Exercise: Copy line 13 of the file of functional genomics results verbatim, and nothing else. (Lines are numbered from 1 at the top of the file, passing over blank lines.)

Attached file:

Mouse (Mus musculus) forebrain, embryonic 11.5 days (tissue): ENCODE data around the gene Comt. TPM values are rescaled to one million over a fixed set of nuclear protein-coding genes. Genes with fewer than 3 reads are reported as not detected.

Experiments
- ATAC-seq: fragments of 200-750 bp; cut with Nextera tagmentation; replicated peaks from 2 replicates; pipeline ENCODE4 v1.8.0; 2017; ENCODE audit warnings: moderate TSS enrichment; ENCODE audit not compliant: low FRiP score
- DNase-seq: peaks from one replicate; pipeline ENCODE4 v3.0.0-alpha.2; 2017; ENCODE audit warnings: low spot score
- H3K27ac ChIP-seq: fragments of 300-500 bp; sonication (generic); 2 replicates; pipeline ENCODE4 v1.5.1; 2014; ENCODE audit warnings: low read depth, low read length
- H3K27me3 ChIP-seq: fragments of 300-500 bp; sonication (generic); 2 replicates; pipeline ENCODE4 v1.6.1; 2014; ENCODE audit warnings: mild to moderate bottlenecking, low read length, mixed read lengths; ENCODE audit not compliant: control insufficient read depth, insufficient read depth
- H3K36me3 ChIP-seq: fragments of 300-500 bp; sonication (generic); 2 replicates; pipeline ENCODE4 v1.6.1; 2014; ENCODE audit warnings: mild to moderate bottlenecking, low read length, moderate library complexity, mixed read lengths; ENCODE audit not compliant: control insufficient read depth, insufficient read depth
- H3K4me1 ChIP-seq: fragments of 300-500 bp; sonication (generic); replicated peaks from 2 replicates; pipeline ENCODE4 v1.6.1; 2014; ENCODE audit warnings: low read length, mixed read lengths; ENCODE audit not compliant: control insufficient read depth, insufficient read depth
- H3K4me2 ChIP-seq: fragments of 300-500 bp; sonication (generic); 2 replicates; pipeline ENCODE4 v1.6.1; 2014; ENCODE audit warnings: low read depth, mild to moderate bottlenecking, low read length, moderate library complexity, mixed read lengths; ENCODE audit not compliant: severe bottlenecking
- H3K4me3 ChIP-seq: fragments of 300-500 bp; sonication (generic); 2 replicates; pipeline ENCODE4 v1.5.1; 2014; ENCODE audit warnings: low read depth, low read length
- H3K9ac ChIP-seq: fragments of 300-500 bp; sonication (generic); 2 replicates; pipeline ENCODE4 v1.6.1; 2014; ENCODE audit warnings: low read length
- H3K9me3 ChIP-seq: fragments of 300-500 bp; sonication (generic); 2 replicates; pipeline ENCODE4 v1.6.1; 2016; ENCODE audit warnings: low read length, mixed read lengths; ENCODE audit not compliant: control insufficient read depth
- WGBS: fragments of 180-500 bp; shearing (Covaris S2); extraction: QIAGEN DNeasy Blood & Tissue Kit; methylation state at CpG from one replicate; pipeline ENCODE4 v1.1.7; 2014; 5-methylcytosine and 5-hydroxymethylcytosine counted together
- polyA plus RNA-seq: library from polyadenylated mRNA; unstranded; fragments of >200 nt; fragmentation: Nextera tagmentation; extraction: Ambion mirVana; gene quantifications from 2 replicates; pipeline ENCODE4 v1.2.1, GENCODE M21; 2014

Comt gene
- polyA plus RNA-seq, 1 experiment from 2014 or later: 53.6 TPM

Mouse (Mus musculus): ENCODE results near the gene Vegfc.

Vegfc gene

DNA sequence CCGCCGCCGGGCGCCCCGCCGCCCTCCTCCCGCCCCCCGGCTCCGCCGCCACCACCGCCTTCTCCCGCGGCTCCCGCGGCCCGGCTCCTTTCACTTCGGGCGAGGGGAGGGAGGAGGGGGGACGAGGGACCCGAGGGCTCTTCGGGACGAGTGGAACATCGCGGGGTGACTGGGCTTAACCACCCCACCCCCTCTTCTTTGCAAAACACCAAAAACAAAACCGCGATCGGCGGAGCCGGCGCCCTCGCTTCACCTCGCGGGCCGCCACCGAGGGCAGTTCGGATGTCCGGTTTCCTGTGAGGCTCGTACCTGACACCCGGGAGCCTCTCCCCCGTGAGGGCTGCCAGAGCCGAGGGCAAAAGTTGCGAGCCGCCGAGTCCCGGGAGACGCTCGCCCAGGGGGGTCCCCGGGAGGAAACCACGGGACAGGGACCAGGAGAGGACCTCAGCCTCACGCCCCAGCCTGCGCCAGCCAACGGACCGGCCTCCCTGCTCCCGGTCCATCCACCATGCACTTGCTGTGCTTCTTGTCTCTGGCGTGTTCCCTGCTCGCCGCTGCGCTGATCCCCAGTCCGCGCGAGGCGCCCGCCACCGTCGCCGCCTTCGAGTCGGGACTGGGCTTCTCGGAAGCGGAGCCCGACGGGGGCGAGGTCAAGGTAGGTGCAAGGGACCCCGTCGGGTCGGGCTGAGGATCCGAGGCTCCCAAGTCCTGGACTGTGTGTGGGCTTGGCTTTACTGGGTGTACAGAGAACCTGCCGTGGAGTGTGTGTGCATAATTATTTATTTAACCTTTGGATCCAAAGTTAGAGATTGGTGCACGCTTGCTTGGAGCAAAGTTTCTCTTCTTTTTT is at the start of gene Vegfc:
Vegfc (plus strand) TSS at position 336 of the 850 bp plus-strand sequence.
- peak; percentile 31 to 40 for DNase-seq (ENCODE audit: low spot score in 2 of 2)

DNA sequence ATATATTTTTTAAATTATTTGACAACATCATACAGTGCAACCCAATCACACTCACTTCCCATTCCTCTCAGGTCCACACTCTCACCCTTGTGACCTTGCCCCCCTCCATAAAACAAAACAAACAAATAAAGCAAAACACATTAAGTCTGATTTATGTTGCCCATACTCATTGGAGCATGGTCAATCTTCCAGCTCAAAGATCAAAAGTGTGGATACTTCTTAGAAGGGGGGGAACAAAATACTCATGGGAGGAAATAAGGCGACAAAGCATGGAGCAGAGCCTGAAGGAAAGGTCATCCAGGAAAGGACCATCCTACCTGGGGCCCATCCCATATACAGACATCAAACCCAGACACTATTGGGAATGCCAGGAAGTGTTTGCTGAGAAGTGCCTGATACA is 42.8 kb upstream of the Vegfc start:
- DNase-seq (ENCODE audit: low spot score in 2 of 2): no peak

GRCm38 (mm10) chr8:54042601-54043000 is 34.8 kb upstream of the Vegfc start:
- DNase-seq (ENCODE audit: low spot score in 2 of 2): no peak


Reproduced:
- WGBS: fragments of 180-500 bp; shearing (Covaris S2); extraction: QIAGEN DNeasy Blood & Tissue Kit; methylation state at CpG from one replicate; pipeline ENCODE4 v1.1.7; 2014; 5-methylcytosine and 5-hydroxymethylcytosine counted together